tabloid (1)

  The pharmaceutical firm Burroughs, Wellcome & Company was founded in London in 1880 by the American-born entrepreneurs Silas Burroughs (1846-95) and Henry Wellcome (1853-1936). They registered the name Tabloid (with capital initial) on 14th March 1884, as a trademark for concentrated drugs and medicines in tablet form. (It remains a proprietary name to this day.) The firm applied […]

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smoke and mirrors

  Politicians usually work with blue smoke and mirrors. What appears to be real is mostly an illusion, and what is unlikely turns out to be real. But sometimes, the blue smoke and mirrors don’t work. When you can’t produce a budget, you can’t call a news conference and pretend you did. from The News […]

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fifth column

    The term fifth column, which translates Spanish quinta columna, denotes the enemy’s supporters in one’s own country, or a body of one’s supporters in an attacked or occupied foreign country, hence, more generally, any group of hostile or subversive infiltrators, any enemy in one’s midst. The Spanish Civil War (1936-39) was the conflict […]

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Simon says

    Of American-English origin, Simon says denotes a children’s game in which players must obey the leader’s instructions only if they are prefaced with the words Simon says; it also denotes the command itself. The name Simon was probably chosen for alliterative effect (Simon says). The earliest instance that I have found is the […]

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serendipity

    The noun serendipity denotes the faculty of making by accident discoveries that are both fortunate and unexpected. (It has been borrowed into Spanish as serendipia, into Italian as serendipità, and into French as sérendipité.) It was coined by the English writer and politician Horace Walpole (1717-97). In a letter that he wrote to his friend Horace Mann […]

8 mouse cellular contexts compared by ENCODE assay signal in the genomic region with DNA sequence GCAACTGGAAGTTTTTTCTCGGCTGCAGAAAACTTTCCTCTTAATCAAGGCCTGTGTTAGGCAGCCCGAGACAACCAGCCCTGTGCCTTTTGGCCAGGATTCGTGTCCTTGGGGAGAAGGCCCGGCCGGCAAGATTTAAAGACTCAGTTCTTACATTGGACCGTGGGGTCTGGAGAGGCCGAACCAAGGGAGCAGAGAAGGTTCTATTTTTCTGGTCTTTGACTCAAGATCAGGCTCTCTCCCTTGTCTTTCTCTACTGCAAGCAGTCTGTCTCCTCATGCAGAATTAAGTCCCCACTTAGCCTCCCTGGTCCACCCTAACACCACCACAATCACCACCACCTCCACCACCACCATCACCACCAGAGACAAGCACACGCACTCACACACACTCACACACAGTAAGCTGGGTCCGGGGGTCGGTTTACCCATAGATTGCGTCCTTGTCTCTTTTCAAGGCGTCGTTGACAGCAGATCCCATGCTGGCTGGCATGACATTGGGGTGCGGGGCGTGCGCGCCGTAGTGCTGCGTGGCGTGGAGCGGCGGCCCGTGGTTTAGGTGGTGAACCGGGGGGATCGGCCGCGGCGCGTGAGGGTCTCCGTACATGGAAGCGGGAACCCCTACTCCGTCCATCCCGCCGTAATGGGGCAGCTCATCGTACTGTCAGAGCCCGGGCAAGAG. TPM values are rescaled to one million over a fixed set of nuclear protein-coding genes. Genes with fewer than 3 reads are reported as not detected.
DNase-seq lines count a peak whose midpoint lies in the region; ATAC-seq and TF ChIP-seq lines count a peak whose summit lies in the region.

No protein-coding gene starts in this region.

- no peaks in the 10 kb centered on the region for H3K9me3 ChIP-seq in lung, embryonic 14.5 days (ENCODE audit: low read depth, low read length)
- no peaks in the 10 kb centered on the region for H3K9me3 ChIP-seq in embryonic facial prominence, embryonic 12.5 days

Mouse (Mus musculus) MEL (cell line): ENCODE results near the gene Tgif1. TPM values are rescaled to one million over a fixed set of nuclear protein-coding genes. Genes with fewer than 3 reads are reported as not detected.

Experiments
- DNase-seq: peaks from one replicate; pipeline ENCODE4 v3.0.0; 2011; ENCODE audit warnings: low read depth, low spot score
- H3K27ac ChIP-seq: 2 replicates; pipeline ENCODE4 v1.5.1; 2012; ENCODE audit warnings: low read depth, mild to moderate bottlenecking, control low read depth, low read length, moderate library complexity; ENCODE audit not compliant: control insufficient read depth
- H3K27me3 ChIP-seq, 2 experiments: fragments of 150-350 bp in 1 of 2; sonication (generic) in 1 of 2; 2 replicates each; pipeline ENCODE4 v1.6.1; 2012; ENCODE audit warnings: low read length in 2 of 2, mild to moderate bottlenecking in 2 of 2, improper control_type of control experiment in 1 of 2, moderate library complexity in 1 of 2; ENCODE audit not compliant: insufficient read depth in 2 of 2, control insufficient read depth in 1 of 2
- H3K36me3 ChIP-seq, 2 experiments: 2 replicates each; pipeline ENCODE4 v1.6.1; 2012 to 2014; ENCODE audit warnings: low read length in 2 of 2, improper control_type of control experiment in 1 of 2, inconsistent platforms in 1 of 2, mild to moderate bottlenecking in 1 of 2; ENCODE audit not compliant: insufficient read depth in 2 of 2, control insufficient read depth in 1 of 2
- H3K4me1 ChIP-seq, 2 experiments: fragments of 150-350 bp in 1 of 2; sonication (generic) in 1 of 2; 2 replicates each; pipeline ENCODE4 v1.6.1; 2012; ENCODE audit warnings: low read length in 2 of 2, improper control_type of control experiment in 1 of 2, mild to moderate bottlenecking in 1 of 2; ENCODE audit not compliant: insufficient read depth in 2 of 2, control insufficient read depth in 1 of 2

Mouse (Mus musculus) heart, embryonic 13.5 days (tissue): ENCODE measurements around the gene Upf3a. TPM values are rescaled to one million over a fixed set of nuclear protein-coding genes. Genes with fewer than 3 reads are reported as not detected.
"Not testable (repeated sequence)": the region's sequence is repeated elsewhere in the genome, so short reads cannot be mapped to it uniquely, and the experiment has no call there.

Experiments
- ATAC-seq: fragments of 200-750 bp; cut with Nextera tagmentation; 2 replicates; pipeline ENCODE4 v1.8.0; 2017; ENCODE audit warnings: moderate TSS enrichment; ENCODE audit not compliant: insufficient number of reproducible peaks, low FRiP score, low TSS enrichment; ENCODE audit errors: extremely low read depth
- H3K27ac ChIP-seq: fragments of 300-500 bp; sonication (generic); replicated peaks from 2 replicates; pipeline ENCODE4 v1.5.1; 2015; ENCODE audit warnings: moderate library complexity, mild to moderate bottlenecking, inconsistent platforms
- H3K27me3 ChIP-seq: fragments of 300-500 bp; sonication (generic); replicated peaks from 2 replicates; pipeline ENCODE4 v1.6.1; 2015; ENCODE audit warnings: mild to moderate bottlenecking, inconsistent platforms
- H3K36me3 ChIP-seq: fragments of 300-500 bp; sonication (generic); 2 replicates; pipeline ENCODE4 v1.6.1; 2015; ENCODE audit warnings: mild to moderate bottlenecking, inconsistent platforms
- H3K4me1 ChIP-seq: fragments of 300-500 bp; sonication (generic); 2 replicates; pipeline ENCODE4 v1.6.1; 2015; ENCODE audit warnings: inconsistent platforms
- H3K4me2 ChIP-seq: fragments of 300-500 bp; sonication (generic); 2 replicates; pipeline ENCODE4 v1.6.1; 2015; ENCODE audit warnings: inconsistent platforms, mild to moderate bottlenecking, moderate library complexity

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doolally

Four’s a Crowd.—A merry, irresponsible farce that dips frequently into pure crazy comedy. For this they have chosen to give Errol Flynn and Olivia de Havilland a “break” from their usual story book hero and heroine types. These two lovely young people do very well, but I cannot think that crazy comedy suits them best. […]

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sæva indignatio

  Jonathan Swift’s grave, marked by a simple brass plaque on the floor at the west end of St Patrick’s Cathedral, Dublin, is adjacent to that of his great friend in life, Stella (Esther Johnson – 1681-1728): plaques marking the graves of Jonathan Swift and Esther Johnson     Latin sæva indignatio, meaning savage indignation, expresses a […]

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to toe the line

    The phrase to toe the line means to accept the authority, policies or principles of a particular group, especially unwillingly. Its literal sense is to stand or crouch with the toes touching the line, especially at the start of a race or fight. The current meaning is an extension of a figurative usage, […]

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not to give a tinker’s damn

  The phrase not to give, care or be worth a tinker¹’s curse, cuss² or damn (or elliptically a tinker’s) is an intensification of not to give, care or be worth a curse, cuss or damn, with reference to the bad language reputedly used by tinkers. The low repute in which tinkers were held is also […]

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Hogs Norton

Light Programme 12.0, Family Favourites; 1.30, Mr. Gillie Potter, Sage of Hogsnorton from B.B.C. Sunday – The Derry Journal (Ireland) – 28th March 1952     The name Hogs Norton, also Hog’s Norton and Hogsnorton, denotes a fictional town renowned for its uncultured and boorish inhabitants. It has often been used in depreciative phrases suggesting that […]

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